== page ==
South Sudan and Sudan have reached a deal on oil transportation fees, the African Union chief mediator announced Friday in the Ethiopian capital where the two parties discuss a number of unresolved issues since the secession in July 2011.
“The parties have agreed on all of the financial arrangements regarding oil, so that’s done,” Mbeki told reporters, following a meeting between the two delegations on Friday evening, but he did not provide further details.
“What will remain, given that there is an agreement, is to then discuss the next steps as to when the oil companies should be asked to prepare for resumption of production and export,” he pointed out.
Sudanese delegation on Thursday released a position paper where it lowered its initial demand, $36, for oil transportation package to $22.20. However, some reports are that Khartoum negotiating team reduced it once again to $15 .
However, Ashorooq TV, a Sudanese private channel, reported that the two parties agreed on $25.80 per barrel.
The Sudanese government, which for long time refused to discuss other matters before to settle the security issue, warned that an agreement over oil fees cannot be signed before an agreement over the implementation of security arrangements.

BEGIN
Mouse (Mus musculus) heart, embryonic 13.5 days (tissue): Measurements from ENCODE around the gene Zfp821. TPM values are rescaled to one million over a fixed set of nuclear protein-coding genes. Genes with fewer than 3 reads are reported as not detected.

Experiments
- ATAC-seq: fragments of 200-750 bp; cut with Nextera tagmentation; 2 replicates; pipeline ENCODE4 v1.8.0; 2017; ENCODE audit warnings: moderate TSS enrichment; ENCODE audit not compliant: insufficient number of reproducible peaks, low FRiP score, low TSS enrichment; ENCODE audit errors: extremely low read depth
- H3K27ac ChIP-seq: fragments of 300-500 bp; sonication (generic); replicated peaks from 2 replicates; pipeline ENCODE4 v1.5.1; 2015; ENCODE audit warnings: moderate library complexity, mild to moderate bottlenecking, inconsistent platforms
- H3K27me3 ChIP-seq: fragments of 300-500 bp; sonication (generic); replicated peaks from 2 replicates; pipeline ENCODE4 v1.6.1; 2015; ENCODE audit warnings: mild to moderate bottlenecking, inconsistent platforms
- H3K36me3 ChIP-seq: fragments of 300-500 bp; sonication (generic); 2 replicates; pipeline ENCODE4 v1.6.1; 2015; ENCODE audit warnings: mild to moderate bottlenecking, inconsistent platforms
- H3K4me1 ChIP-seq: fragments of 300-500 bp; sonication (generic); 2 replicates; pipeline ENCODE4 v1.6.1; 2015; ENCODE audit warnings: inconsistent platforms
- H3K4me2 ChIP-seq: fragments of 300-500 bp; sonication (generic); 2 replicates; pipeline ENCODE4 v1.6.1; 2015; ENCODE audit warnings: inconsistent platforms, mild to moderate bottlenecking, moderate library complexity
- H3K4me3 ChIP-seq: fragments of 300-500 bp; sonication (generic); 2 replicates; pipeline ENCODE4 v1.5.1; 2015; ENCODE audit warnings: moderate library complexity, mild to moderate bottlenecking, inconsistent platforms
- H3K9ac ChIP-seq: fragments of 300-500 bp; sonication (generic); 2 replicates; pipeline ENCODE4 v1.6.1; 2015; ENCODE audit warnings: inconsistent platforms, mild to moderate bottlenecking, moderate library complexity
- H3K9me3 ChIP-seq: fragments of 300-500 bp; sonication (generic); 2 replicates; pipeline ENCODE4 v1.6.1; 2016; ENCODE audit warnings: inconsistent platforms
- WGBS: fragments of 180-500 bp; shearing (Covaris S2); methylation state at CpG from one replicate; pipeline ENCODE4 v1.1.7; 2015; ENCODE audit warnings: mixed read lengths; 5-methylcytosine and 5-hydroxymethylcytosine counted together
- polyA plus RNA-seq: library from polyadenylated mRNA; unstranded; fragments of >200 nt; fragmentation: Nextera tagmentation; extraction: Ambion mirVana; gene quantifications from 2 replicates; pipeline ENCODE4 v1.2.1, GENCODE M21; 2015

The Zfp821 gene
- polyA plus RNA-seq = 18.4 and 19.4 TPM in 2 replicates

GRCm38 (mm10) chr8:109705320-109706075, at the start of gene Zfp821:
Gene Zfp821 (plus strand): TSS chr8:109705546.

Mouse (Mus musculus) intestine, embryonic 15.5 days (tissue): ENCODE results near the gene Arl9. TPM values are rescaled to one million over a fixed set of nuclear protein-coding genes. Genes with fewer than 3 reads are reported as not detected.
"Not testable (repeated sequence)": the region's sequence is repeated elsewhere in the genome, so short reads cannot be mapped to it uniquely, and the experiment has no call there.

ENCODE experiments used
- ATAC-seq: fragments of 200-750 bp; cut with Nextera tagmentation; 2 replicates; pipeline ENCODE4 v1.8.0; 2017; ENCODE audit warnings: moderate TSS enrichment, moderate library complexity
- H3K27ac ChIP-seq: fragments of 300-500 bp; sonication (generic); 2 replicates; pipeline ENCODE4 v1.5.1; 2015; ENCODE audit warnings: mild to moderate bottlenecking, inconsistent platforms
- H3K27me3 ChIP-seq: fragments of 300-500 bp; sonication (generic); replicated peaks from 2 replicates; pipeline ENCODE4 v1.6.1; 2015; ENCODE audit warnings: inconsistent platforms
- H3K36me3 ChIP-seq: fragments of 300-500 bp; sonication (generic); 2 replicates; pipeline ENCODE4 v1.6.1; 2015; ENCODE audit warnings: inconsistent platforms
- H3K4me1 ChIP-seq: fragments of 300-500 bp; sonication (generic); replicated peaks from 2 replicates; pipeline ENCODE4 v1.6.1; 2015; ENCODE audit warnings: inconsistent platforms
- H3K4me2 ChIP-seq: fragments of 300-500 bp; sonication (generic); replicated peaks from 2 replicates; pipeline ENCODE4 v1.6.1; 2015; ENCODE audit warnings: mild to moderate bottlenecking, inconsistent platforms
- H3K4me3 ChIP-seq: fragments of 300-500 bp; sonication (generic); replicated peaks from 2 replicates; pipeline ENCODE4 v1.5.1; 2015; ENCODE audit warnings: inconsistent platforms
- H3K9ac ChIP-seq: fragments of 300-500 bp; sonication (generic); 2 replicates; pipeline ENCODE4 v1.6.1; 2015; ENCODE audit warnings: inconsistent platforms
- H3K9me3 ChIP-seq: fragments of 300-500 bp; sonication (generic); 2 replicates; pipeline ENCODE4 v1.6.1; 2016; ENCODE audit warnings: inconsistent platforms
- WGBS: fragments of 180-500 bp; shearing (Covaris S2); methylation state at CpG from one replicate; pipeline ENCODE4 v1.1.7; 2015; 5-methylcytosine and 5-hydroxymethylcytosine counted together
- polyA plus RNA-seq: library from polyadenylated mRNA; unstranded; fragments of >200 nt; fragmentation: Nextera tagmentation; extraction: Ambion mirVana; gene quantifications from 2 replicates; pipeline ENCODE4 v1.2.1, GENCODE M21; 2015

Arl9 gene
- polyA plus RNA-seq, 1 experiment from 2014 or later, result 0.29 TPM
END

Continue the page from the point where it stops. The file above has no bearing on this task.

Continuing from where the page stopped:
However, Sudan wants the mediation to review a map proposed to enforce a buffer zone on the common border. Khartoum also accuses Juba of supporting to the Sudanese rebels but the latter keeps to deny increasing mistrust between the two parties.
UN Security Council will hold a meeting on 9 August to discuss the progress made in the process and to decide the way forward.
Nonetheless, Mbeki said the two parties have now to conclude a comprehensive agreement including security issue by 22 September.
During a brief visit to the South Sudanese capital, US Secretary of State Hillary Clinton on Friday said it is in the interest of the two countries who are “intractably linked” to resume oil exportation as it is vital for their economy.
The two delegations were not reachable to comment after Mbeki’s statements.
The South African chief mediator further disclosed that Abyei issue should be discussed by presidents Omer Al-Bashir and Salva Kiir during a summit to be held next September.
“There’s an agreement between the parties that the matter of the final status of Abyei will be addressed at the next summit meeting of the presidents,” he said.